Listing directory contents

Extending the getcwd example in another thread I would like to list all files in that cwd.
To recall:

    var buf = [Int8](repeating: 0, count: 256)
            return buf.withUnsafeMutableBufferPointer { buf -> String? in 
                guard let cwdRef = getcwd(buf.baseAddress!, buf.count) else { return nil }
            return String(cString: cwdRef)
     }
}

Now with the thus obtained cwd ("/" is printed from the App in iPhone), I would like to
list the directory contents. I grabbed this piece of code from some stackoverflow thread, but it is in so far not usable since it is using some .documentDirectory - Swift language question: what does the .documentDirectory notation mean (leading dot)?
And it deals with URLs.
I would like to pass the directory name to the function and let it print its content.

func listDir(dir: String) {
    // Create a FileManager instance
    
    let fileManager = FileManager.default
    let documentsURL = fileManager.urls(for: .documentDirectory, 
        in:.userDomainMask)[0]
    do {
        let fileUrls = try fileManager.contentsOfDirectory(at:documentsURL, includingPropertiesForKeys: nil)
        // process files
        print(fileUrls)
    } catch {
        print("Error while enumerating files \(documentsURL.path): \(error.localizedDescription)")
    }
    
}

Addendum: I took a look at http://iosbrain.com/blog/2018/04/22/ios-file-management-with-filemanager-in-protocol-oriented-swift-4/

What is the idea behind using "URL"s all the way instead of "files"?

In Swift, when you see a symbol with a leading dot (in this case .documentDirectory, it means that whatever is infront of the dot is inferred by compiler, usually it’s the type that is expected from that location.

You’re trying to call fileManager.urls(for: .documentDirectory, in: .userDomainMask) which has 1 overload:

fileManager.urls(for directory: FileManager.SearchPathDirectory, in domainMask: FileManager.SearchDomainMask) -> [URL]

So the compiler infers what you write into

fileManager.urls(for: FileManager.SearchPathDirectory.documentDirectory, in: FileManager.SearchDomainMask.userDomainMask) -> [URL]

FileManager separate URLs into domain, for example, systemDomain(/), userDomain(~/), each domain may contain a common directory specify by SearchPathDirectory, such as downloadDirectory (./Downloads).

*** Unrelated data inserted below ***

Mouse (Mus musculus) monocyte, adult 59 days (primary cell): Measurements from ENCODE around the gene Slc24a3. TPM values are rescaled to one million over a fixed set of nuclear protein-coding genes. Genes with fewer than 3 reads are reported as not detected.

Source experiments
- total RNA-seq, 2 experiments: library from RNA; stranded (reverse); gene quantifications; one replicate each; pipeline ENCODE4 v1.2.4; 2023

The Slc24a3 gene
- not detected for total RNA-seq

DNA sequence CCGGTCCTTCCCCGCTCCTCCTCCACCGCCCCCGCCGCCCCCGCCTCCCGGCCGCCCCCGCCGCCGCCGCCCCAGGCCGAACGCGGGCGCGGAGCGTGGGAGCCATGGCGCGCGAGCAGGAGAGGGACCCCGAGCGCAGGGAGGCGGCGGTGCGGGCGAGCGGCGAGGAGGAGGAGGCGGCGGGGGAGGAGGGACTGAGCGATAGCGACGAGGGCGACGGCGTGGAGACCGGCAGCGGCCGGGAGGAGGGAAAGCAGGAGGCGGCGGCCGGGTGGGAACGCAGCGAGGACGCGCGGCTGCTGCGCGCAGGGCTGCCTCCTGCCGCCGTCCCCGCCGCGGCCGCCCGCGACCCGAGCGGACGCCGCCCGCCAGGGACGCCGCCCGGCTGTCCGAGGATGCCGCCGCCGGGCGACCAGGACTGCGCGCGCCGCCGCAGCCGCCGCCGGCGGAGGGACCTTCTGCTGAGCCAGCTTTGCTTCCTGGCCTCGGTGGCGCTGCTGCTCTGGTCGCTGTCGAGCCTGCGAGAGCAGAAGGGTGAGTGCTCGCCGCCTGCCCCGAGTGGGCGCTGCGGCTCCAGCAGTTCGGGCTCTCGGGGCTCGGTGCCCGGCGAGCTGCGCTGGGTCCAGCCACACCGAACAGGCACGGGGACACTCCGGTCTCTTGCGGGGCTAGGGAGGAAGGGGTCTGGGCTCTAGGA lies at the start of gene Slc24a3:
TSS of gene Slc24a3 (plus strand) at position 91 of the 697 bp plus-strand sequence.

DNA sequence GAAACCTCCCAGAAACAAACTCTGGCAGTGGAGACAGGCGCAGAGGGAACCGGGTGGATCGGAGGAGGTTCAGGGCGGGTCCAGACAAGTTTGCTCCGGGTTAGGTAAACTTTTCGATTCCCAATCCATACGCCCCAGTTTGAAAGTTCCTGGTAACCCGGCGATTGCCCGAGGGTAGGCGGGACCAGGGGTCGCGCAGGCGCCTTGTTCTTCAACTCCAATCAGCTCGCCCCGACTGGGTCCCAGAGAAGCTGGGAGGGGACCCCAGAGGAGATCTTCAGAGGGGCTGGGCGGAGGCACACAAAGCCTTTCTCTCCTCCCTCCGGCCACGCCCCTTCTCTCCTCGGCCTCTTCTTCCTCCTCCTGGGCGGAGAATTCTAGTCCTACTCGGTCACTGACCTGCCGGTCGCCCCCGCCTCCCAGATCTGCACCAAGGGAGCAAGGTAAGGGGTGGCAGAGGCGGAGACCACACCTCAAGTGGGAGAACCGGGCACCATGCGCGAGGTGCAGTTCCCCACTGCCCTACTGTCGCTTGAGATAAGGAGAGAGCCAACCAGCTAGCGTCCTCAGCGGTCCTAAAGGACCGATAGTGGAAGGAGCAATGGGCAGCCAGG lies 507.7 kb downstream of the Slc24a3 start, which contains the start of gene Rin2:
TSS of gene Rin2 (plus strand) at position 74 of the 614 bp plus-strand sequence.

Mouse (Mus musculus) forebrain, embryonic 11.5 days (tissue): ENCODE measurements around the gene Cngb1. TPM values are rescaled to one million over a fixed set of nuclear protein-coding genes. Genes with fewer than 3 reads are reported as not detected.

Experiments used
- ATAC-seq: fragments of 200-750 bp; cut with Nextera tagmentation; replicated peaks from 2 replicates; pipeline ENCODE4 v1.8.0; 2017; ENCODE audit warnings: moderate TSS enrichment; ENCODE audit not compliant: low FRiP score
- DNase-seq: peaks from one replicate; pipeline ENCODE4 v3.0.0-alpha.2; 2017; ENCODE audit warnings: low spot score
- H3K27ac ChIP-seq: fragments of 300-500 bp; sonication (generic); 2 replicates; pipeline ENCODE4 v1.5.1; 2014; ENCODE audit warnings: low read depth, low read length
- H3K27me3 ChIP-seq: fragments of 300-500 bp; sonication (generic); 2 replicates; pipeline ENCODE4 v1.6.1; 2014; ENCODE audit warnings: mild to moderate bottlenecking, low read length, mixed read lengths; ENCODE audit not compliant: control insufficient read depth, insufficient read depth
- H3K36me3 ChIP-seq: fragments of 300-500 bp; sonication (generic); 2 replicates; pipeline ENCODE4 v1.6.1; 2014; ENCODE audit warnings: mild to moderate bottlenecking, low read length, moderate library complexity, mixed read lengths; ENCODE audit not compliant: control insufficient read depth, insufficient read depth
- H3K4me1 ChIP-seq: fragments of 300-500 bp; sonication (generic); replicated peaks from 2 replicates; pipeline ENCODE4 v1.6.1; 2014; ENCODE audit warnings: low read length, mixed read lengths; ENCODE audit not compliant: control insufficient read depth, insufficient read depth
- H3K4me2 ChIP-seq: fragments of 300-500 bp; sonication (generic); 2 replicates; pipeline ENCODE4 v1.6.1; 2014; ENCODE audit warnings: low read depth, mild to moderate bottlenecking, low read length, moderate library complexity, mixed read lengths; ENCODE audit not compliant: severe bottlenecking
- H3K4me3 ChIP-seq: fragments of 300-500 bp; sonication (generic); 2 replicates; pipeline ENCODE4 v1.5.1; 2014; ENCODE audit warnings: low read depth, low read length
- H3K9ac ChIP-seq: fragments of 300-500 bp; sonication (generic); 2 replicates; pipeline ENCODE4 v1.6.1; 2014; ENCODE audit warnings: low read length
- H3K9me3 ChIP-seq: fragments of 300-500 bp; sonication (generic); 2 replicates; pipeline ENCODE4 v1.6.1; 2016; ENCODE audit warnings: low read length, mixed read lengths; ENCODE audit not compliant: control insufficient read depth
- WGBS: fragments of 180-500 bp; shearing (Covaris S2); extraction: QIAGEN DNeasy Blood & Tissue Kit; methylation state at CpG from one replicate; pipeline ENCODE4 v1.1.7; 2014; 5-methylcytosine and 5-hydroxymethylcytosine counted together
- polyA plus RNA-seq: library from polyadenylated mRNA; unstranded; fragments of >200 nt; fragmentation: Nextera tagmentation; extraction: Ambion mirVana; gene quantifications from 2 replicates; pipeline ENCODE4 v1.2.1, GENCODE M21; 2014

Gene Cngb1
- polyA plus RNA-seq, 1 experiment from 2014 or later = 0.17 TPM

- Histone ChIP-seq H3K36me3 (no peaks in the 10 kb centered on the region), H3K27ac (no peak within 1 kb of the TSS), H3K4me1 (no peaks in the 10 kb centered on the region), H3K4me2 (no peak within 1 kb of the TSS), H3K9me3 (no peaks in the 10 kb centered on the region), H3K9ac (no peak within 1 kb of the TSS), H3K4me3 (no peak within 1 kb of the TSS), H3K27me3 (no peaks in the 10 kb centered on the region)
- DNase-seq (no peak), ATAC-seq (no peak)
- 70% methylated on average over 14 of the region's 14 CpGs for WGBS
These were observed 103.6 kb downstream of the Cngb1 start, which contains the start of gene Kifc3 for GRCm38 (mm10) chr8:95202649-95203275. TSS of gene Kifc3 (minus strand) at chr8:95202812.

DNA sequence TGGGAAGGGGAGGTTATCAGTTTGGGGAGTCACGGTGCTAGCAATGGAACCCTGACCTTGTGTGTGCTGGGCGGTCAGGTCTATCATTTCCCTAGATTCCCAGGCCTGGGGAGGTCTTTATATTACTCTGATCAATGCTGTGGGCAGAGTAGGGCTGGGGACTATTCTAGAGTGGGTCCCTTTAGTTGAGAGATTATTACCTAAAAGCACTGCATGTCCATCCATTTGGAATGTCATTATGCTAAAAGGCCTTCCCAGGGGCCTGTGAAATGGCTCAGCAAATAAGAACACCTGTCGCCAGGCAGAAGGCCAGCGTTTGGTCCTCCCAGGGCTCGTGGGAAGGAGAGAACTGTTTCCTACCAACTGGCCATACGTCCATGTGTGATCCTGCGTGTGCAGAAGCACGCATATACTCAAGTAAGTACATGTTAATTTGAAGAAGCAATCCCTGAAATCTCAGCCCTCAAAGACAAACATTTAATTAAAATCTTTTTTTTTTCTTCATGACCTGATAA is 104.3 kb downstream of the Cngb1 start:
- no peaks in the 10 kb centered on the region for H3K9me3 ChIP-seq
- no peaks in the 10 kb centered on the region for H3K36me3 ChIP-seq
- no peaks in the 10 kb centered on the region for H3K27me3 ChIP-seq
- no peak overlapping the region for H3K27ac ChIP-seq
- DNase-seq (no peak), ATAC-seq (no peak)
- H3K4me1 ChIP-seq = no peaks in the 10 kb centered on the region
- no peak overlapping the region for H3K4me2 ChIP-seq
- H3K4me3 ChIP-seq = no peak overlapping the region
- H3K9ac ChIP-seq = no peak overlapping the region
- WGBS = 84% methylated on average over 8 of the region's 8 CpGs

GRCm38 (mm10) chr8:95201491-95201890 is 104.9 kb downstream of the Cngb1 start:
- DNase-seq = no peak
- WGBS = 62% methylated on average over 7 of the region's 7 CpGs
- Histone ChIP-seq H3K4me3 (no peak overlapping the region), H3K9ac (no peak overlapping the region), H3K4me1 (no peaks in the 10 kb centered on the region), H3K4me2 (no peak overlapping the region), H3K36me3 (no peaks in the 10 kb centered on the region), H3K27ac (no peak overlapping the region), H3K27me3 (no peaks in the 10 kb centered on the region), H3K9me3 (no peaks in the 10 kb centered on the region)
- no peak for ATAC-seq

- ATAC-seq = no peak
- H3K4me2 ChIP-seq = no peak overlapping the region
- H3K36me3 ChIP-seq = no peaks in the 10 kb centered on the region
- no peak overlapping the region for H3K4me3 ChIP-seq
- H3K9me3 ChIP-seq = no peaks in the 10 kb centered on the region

Your code is trying to access a download folder in user domain. In macOS, it would resolve into ~/Downloads, but I suspect that there’s no such folder in iOS file system.
Though I don’t know what’s wrong with the code (since I can’t test it and you simply say that it doesn’t work), that’d be my guess.

Do note that the actual base path may be different due to other factors such as sandboxing, etc.

Note: your code is trying to list a content in documentURL, not dir, you’ll need to convert dir to URL, then use it instead of documentURL

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What is the idea behind using "URL"s all the way instead of "files"?

I think you mean “instead of path strings?”, and I can certainly explain that. A while back (Mac OS X 10.5 IIRC) Cocoa standardised on using URLs to represent file system objects rather than paths. There’s a number of reasons for this, some of which are now less relevant but some of which are getting more relevant as the years pass. For example:

  • Cocoa needs a way to represent items by path and by reference, and URLs allow for that. This is why NSURL has the isFileURL property, which you use in preference to testing for the file URL scheme.

    This usage pattern has fallen by the wayside somewhat but it still crops up from time to time. For example, I was recently working on a macOS app and my drag’n’drop code failed because it wasn’t handling file reference URLs properly.

  • URLs provide a handy place to cache file system properties, something that’s exploited by the ‘resource value’ APIs.

  • More recently we’ve used the flexibility of URLs to help in implementing security scopes.